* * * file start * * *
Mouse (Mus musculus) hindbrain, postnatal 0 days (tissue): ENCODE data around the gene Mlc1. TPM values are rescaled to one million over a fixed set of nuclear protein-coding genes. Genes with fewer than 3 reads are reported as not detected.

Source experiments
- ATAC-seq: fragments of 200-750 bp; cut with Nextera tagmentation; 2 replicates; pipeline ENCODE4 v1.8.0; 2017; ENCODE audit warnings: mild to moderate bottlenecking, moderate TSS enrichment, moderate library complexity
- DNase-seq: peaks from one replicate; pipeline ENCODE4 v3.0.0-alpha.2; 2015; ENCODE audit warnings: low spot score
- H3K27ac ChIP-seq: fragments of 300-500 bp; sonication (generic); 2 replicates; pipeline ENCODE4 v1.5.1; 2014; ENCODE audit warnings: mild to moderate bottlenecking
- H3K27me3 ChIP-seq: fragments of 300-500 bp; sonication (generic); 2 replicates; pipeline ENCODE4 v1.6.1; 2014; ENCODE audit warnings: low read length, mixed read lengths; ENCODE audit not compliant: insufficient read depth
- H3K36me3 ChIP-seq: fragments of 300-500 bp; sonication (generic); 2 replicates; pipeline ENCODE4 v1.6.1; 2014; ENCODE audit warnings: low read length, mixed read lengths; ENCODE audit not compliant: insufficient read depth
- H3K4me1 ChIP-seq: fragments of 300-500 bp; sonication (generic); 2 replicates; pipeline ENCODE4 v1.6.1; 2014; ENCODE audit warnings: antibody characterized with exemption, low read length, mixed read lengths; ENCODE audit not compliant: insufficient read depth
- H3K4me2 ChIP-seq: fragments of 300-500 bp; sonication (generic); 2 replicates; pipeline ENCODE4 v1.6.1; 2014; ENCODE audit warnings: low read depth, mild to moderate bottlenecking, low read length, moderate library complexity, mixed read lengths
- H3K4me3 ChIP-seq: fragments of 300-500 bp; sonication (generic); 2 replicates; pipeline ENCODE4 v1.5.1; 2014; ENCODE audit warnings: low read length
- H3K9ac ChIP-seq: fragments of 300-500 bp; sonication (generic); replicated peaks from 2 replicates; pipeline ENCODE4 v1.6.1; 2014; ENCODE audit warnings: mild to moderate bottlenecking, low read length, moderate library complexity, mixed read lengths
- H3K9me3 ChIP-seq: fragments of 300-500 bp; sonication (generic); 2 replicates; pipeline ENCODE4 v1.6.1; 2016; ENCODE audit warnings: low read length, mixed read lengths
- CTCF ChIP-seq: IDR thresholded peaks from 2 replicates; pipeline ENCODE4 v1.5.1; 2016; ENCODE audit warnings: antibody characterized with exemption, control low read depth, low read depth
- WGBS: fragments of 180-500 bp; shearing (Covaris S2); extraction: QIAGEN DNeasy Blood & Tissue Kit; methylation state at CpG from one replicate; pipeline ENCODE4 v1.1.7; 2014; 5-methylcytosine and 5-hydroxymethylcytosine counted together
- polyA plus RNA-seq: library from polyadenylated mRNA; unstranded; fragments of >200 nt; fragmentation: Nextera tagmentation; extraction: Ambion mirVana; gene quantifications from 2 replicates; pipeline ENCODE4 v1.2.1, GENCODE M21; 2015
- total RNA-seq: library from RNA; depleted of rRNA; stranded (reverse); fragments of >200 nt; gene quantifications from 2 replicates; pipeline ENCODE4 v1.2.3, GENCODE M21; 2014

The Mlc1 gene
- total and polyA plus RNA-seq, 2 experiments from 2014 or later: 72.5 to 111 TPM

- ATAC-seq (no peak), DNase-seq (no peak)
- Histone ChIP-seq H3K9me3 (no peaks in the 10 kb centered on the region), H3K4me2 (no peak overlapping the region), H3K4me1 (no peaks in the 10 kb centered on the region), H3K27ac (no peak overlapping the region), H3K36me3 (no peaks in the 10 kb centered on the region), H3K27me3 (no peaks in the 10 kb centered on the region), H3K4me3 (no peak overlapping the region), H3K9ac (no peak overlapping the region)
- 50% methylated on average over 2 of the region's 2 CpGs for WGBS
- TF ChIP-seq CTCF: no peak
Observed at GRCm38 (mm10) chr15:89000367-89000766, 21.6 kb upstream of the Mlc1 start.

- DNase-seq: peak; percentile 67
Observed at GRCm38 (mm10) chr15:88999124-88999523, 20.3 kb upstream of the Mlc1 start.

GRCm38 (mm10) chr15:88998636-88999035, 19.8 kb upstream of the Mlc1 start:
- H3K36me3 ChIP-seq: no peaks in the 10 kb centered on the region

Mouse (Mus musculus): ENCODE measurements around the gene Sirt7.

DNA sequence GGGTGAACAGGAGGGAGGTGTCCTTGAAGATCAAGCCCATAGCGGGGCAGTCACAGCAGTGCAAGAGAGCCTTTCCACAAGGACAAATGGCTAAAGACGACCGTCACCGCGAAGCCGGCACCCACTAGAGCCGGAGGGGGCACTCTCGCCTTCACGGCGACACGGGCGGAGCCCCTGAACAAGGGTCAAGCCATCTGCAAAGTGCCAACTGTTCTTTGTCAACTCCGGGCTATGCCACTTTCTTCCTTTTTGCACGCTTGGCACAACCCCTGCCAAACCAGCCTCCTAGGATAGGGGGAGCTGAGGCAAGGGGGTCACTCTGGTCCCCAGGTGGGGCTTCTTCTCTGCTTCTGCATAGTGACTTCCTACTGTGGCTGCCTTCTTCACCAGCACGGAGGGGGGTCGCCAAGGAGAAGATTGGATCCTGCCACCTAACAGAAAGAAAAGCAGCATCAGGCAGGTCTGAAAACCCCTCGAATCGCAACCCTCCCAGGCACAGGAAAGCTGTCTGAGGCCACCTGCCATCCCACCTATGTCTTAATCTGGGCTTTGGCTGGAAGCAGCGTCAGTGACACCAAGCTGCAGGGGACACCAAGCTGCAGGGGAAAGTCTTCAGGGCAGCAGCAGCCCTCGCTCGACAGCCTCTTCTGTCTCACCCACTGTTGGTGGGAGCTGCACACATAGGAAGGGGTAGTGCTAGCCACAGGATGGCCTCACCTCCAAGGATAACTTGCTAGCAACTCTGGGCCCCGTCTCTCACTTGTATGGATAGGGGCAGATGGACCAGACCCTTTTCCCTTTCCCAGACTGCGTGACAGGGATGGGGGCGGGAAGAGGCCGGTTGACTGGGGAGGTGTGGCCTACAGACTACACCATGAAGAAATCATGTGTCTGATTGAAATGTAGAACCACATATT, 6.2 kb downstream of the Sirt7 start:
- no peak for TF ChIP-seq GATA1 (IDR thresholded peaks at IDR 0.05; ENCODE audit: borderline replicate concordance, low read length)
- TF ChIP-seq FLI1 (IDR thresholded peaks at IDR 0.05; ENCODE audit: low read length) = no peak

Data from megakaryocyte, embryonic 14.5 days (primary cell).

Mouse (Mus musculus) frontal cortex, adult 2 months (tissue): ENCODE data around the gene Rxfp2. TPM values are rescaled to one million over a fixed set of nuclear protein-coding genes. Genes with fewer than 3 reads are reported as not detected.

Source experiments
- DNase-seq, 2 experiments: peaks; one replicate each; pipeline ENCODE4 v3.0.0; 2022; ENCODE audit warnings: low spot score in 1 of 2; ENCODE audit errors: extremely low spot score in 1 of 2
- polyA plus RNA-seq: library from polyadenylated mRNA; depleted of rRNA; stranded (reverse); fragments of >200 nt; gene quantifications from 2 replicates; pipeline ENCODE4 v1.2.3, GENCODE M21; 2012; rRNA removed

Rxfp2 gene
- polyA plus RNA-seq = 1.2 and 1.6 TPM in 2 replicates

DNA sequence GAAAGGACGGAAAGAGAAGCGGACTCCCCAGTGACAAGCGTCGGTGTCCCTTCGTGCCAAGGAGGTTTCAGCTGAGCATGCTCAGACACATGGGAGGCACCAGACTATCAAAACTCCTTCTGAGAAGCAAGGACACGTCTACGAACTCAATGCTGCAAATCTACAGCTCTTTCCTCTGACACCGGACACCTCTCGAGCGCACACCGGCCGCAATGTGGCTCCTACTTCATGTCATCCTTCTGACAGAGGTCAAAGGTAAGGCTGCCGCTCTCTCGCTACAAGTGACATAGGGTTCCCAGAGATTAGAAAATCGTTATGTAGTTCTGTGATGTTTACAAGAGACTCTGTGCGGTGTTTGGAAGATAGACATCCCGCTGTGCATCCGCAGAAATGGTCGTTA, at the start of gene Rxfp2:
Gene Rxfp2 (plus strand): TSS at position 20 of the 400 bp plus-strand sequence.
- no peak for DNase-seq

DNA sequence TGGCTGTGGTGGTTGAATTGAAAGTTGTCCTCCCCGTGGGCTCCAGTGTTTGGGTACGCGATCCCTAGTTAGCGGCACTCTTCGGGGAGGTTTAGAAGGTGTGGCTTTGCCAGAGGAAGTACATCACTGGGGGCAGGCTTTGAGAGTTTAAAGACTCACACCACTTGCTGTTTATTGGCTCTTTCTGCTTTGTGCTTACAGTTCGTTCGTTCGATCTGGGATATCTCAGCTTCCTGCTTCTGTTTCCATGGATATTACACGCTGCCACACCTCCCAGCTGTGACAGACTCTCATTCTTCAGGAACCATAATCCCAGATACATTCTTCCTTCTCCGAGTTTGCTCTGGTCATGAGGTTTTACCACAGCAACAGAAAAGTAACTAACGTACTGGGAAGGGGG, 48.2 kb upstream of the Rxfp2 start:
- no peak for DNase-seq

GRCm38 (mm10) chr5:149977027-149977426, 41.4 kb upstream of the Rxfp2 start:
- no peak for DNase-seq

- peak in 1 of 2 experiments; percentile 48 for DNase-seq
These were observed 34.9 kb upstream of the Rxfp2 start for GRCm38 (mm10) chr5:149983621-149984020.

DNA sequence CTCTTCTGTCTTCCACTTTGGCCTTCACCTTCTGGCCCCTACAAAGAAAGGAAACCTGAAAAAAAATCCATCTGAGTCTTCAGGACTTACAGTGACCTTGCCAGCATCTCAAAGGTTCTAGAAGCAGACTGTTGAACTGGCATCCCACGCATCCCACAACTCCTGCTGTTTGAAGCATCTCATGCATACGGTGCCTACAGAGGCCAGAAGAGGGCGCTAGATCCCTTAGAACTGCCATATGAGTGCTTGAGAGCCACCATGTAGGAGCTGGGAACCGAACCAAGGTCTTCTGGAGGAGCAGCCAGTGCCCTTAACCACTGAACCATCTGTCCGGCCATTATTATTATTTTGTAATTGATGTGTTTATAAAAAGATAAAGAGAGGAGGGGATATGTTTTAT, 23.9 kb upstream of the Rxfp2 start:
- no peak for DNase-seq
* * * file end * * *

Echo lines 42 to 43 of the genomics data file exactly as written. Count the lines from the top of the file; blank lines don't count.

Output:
DNA sequence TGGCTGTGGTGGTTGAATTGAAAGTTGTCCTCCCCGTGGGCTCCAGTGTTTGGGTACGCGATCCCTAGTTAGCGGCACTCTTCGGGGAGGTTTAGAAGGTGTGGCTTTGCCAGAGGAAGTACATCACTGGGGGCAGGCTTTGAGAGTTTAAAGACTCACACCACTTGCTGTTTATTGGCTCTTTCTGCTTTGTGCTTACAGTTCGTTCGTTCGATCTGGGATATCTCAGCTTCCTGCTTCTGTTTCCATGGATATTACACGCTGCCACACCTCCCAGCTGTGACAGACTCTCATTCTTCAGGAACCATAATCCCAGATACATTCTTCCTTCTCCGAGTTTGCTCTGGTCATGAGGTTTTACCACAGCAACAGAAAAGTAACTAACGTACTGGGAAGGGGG, 48.2 kb upstream of the Rxfp2 start:
- no peak for DNase-seq